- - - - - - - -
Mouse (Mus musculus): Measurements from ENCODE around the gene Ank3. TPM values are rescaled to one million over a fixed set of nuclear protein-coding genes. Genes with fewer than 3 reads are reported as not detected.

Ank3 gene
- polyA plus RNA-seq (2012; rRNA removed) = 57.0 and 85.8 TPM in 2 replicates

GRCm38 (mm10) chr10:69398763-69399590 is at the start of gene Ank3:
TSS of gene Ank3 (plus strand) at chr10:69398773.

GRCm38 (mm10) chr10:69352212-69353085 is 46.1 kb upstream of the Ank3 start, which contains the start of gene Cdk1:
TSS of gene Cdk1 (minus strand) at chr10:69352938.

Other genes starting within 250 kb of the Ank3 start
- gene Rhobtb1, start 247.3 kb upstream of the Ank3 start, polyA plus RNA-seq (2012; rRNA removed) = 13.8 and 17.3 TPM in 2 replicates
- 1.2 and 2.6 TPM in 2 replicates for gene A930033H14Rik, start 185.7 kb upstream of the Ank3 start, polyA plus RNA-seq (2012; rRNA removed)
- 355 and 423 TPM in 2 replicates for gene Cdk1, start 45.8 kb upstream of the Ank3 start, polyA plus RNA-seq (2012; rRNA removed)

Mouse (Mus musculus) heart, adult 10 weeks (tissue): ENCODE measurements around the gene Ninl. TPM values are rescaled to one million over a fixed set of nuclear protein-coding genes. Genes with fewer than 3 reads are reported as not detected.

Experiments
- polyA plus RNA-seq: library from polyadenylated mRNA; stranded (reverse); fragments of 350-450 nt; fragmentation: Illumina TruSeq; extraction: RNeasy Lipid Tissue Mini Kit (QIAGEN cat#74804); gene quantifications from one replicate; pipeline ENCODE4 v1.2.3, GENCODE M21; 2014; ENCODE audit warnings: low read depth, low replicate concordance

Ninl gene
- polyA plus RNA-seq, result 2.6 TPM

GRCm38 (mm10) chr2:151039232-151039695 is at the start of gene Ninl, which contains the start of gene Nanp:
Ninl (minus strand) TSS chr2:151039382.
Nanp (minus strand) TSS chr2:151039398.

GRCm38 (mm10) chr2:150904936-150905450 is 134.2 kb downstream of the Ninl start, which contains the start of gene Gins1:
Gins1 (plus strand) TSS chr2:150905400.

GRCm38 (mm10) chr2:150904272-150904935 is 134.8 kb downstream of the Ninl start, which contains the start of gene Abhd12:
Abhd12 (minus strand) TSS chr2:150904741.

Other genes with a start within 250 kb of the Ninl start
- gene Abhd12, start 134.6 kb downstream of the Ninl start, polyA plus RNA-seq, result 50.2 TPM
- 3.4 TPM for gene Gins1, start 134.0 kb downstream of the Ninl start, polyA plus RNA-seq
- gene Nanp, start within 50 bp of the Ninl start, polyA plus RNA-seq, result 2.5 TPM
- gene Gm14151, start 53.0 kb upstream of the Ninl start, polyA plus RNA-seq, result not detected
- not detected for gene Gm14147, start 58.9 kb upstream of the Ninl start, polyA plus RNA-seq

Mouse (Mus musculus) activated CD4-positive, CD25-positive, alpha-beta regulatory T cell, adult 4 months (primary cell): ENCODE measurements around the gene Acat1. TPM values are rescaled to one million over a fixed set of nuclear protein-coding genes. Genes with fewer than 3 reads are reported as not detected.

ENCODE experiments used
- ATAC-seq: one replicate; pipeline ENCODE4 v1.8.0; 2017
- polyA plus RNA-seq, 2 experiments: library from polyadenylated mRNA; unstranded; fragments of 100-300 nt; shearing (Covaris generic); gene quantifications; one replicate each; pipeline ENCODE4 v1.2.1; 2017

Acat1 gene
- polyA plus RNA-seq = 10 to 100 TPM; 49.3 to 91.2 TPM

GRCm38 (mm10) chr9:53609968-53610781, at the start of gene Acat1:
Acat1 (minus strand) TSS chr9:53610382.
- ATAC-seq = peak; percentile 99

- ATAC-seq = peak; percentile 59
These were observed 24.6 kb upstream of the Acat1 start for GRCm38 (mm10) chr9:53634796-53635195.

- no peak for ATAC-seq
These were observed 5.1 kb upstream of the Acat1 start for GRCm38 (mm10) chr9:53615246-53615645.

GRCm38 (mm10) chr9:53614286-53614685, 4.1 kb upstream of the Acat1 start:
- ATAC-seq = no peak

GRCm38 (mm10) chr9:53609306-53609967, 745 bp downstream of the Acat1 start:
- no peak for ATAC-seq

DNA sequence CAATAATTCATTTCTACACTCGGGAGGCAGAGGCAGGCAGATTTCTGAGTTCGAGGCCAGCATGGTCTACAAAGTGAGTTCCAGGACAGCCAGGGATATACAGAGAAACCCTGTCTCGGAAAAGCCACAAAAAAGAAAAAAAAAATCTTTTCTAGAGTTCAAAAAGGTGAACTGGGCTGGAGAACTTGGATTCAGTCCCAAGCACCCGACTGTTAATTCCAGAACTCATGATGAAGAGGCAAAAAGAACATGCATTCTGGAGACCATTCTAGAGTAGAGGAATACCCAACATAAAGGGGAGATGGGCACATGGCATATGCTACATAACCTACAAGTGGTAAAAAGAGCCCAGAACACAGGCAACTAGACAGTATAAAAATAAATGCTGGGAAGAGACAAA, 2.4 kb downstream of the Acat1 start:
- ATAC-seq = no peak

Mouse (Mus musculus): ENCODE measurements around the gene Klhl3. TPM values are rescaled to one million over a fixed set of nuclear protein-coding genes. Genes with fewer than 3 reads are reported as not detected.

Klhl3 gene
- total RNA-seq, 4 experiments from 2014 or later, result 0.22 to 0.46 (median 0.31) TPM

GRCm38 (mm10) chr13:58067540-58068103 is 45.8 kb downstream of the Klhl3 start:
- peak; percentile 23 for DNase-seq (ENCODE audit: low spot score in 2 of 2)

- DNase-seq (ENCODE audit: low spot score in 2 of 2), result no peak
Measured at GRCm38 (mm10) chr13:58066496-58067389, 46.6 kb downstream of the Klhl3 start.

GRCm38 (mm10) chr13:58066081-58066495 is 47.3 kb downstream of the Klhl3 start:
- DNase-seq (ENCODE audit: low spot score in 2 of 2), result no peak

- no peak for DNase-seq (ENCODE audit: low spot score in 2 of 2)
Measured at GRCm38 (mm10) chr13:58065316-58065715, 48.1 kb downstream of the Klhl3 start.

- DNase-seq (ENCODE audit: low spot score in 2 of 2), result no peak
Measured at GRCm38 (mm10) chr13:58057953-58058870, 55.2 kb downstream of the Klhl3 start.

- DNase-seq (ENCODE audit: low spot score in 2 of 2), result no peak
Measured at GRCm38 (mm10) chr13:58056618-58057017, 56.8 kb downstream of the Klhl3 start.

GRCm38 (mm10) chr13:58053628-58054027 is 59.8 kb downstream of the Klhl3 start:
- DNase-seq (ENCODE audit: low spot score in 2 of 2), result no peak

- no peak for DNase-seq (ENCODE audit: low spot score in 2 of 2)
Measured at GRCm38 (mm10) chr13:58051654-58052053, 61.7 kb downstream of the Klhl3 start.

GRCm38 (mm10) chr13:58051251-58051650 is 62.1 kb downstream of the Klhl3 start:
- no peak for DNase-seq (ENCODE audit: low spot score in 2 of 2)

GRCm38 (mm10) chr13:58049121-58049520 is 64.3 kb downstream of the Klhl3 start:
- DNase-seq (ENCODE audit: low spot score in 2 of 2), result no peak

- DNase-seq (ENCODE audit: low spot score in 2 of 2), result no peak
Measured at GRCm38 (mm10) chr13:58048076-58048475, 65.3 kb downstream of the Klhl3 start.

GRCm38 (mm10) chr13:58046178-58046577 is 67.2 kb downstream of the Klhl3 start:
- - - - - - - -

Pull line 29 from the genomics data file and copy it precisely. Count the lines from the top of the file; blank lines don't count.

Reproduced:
- not detected for gene Gm14147, start 58.9 kb upstream of the Ninl start, polyA plus RNA-seq